The Bengaluru bench of the Income-tax Appellate Tribunal (ITAT) vide order dated 28 February 2019, held that consideration received by non-resident entity from an Indian company for performing management services cannot be taxed as `fees for technical services' (FTS) in the absence of a specific provision for taxing FTS in the relevant tax treaty (India UAE tax treaty in the instant case) (Ruling).


In the instant case, the taxpayer was a non-resident company incorporated in the UAE engaged in providing management services in areas of general management, strategic marketing, business development, financial management and provision of industry specific content (Management Services). For the relevant financial year (FY 2013-14), the taxpayer rendered certain Management Services to an Indian entity and received fees in consideration for such services (Fees), which qualifies as FTS.

According to the taxpayer, since there was no specific clause for taxing FTS in the India UAE tax treaty, the same qualified as its `business profits' which could have been taxable in India only if the taxpayer had a permanent establishment (PE) in India. Further, since the taxpayer was of the view that it did not have a PE in India, it claimed the Fees as exempt and filed a `nil' return of income in India. On the contrary, despite there being no specific clause for taxing FTS under the India UAE tax treaty, the assessing officer (AO) assessed the Fees as taxable in India under the provisions of domestic tax law. Being aggrieved by this, the taxpayer approached the Dispute Resolution Panel (DRP) an alternate forum (under the Indian income-tax law) to the first appellate authority [which is CIT(A)]. The DRP confirmed the order of the AO. Being aggrieved by the same, the taxpayer filed an appeal with the ITAT.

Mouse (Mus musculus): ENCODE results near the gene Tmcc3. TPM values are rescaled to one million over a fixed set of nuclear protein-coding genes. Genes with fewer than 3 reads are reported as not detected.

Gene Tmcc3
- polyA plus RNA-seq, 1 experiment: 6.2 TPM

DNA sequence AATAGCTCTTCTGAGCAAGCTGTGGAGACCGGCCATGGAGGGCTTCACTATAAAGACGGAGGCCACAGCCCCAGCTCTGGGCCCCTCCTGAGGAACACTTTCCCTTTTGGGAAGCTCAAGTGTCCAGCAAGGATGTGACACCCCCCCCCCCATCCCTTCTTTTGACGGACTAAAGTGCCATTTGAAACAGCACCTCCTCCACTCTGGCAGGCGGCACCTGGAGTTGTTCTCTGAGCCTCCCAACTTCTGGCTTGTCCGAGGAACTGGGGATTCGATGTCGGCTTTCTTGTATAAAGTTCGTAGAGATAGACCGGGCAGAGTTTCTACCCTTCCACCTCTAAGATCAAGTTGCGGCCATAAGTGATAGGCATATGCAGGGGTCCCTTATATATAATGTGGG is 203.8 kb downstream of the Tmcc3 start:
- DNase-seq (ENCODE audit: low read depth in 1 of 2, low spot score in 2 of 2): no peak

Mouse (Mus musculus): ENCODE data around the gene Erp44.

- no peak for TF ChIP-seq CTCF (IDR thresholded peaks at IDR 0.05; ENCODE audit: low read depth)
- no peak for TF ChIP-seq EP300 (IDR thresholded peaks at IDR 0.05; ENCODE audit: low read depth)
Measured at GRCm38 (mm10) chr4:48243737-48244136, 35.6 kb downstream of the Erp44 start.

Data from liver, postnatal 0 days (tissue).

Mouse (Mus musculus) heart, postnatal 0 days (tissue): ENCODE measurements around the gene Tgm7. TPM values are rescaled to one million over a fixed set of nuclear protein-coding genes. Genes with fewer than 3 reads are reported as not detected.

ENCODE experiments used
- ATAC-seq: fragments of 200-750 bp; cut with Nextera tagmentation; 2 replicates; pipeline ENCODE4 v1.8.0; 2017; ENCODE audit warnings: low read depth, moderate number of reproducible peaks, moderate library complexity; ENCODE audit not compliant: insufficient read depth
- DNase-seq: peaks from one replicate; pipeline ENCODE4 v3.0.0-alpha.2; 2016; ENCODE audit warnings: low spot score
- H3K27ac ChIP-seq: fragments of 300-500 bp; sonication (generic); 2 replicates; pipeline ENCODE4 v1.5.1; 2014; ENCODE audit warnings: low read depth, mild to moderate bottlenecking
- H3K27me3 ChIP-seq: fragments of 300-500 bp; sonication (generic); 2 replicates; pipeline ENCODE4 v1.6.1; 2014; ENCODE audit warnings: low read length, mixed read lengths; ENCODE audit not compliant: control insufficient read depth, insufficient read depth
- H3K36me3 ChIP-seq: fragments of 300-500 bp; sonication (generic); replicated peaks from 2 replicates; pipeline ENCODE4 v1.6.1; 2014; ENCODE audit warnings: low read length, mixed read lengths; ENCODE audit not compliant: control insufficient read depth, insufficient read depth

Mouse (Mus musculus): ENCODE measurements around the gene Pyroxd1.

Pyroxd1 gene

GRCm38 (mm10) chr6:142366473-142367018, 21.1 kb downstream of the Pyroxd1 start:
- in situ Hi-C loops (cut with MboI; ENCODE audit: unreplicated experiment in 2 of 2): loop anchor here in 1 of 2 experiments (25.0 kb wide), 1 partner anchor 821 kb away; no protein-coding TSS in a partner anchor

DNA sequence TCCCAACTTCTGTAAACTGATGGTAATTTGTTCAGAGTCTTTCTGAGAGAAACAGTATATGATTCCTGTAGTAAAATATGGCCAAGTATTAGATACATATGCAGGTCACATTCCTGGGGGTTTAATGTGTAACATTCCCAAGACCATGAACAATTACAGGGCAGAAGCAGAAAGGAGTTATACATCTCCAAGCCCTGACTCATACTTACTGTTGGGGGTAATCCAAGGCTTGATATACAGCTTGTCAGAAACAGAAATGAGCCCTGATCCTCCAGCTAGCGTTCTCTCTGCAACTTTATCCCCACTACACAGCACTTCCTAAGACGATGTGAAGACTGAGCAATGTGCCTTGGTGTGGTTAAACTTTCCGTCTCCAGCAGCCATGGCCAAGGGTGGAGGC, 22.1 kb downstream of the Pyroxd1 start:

The ITAT ruled that since there was no specific clause for taxing FTS in the India UAE tax treaty, the Fees (which was in the nature of FTS) would qualify as `business income' and hence, the same would not be taxable in India unless the taxpayer had a PE in India. With respect to the PE aspect, the ITAT remanded the matter back to the AO for a fresh adjudication to examine and enquire whether there is any PE in India.


This is a welcome ruling by the ITAT in the context of international taxation jurisprudence in India. This is because the principles enunciated in this Ruling will be useful (not just with respect to FTS) to evaluate the taxability of those payments (received by non-residents from Indian entities) which do not find a specific mention in the relevant tax treaty.